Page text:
Shaw and the Actresses Franchise League
About the Book
Early 20th century non-commercial theaters emerged as hubs of social transformation on both sides of the Atlantic. The 1904–1907 seasons at London’s Royal Court Theatre were a particularly galvanizing force, with 11 plays by Bernard Shaw—along with works by Granville Barker, John Galsworthy and Elizabeth Robins—that starred activist performers and challenged social conventions. Many of these plays were seen on American stages. Featuring more conversation than plot points, the new drama collectively urged audiences to recognize themselves in the characters.
In 1908, four hundred actresses attended a London hotel luncheon, determined to effect change for women. The hot topics—chillingly pertinent today—mixed public and private controversies over sexuality, income distribution and full citizenship across gender and class lines. A resolution emerged to form the Actresses Franchise League, which produced original suffrage plays, participated in mass demonstrations and collaborated with ordinary women.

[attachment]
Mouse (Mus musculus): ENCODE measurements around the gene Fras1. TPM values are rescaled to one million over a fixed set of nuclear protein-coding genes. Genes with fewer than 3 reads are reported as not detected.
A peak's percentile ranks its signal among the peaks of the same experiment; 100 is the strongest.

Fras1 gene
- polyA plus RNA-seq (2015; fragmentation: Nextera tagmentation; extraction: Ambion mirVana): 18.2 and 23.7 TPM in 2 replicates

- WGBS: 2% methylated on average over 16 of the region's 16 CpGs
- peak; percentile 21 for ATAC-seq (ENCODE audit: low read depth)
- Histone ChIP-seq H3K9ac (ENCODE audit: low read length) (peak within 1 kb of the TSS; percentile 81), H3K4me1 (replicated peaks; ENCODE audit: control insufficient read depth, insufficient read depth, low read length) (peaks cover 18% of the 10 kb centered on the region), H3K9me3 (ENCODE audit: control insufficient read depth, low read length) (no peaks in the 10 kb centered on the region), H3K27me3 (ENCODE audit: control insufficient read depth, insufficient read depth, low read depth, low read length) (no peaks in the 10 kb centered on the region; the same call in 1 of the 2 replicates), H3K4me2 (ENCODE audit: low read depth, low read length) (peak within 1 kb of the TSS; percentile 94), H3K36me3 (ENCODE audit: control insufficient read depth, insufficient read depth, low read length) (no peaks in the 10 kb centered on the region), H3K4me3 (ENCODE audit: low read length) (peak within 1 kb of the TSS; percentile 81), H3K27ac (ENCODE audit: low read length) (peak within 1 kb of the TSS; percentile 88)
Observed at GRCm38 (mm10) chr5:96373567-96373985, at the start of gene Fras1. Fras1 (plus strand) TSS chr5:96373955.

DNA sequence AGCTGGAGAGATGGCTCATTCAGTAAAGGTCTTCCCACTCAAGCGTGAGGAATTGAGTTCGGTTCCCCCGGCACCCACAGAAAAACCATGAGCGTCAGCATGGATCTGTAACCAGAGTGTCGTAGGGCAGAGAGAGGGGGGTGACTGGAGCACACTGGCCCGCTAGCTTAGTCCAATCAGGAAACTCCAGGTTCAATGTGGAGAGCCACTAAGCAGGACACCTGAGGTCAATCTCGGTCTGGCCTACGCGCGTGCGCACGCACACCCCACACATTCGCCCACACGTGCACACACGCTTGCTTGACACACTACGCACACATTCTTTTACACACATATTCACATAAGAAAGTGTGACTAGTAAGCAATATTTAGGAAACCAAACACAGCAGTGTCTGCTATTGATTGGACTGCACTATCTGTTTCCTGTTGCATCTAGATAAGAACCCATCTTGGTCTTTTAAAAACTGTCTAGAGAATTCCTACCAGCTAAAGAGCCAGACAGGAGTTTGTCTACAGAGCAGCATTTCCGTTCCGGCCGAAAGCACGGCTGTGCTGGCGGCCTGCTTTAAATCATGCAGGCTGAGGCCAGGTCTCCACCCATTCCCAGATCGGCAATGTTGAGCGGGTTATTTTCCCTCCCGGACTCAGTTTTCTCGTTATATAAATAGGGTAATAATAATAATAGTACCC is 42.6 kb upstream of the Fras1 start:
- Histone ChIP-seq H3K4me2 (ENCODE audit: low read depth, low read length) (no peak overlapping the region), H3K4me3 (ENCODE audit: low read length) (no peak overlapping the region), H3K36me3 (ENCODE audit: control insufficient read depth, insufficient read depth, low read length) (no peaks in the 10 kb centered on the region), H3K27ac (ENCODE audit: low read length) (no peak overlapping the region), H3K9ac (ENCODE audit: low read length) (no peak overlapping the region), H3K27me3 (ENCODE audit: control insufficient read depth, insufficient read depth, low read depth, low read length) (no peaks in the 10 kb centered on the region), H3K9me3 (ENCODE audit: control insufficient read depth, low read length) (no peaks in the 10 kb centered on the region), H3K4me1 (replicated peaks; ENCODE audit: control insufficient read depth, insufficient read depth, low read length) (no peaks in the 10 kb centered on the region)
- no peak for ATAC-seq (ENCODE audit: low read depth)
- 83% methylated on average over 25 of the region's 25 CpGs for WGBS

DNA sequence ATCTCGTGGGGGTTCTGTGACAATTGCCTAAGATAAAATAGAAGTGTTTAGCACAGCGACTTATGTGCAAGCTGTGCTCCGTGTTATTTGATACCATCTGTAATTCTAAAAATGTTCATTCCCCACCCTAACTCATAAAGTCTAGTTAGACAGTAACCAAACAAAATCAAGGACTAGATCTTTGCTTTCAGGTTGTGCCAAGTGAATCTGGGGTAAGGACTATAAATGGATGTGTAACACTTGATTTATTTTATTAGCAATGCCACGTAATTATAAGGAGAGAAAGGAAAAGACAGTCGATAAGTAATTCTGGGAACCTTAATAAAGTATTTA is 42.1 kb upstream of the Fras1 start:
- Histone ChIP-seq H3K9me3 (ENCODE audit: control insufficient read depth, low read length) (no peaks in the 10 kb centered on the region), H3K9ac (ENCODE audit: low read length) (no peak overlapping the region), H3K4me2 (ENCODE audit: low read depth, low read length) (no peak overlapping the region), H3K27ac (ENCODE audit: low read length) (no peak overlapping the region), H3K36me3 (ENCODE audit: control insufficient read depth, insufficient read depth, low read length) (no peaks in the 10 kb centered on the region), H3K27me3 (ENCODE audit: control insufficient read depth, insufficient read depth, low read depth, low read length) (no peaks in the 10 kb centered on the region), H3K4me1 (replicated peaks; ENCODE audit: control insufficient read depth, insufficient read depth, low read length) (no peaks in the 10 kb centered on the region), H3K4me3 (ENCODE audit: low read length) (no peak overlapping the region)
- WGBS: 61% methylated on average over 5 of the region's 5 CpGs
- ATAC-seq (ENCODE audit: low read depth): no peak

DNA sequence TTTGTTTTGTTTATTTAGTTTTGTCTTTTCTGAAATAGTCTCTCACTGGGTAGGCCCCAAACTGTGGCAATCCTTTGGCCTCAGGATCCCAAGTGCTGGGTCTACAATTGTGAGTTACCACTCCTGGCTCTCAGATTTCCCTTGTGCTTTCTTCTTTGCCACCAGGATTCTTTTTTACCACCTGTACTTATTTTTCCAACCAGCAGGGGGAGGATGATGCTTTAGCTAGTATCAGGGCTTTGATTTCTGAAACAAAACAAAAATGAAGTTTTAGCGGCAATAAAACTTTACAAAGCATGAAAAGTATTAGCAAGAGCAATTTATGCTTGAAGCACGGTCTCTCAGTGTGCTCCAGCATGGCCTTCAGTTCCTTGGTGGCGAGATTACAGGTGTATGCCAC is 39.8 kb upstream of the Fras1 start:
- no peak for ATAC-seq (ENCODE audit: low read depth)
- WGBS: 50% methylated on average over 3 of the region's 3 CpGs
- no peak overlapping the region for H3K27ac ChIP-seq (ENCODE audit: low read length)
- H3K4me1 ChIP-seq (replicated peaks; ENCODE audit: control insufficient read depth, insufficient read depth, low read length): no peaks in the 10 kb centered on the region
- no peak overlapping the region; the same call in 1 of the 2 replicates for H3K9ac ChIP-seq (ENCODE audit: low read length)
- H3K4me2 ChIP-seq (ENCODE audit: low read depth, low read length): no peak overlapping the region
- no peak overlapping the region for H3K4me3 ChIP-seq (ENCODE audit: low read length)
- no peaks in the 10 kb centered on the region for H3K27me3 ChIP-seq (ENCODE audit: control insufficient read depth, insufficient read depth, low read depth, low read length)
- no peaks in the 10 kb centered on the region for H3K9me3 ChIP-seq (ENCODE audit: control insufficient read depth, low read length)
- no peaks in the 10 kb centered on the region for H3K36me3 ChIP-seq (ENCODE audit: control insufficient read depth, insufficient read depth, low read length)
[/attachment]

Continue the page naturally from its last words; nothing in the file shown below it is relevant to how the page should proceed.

About the Author(s)
Ellen Ecker Dolgin
Format: softcover (6 x 9)
Bibliographic Info: 12 photos, notes, bibliography, index
Copyright Date: 2015
Table of Contents
Table of Contents
Preface: Shattering Stasis 1
Introduction: The Spectacular Turned Inward 5
1. Getting Past the Tableaux 19
2. Her Unrecognizable Self: Smashing the Idol of Woman 33
3. Theatre No Stranger Than Ourselves 51
4. Moving Mountains in Small Spaces: New Drama ca. 1900–1914 80
5. Breaking News: Transatlantic Theatrical Activists 113
6. Tandem Stages: Transatlantic Suffrage Drama 131
7. Crossing Aisles & Isles: 1908–World War I 158
8. Splintered Souls: 1914–1924 193
Chapter Notes 217
Book Reviews & Awards
“a lively and valuable contribution to feminist theatre studies…stimulating…well researched”—Comparative Drama; “Dolgin’s book defines historical events in a strikingly new way by exploring the interconnectedness between Edwardian dramatists, actresses and suffragettes, and defines an unexpected cultural phenomenon merging arts and activism.”—Christopher Innes, Canada Research Chair in Performance & Culture, York University, Toronto.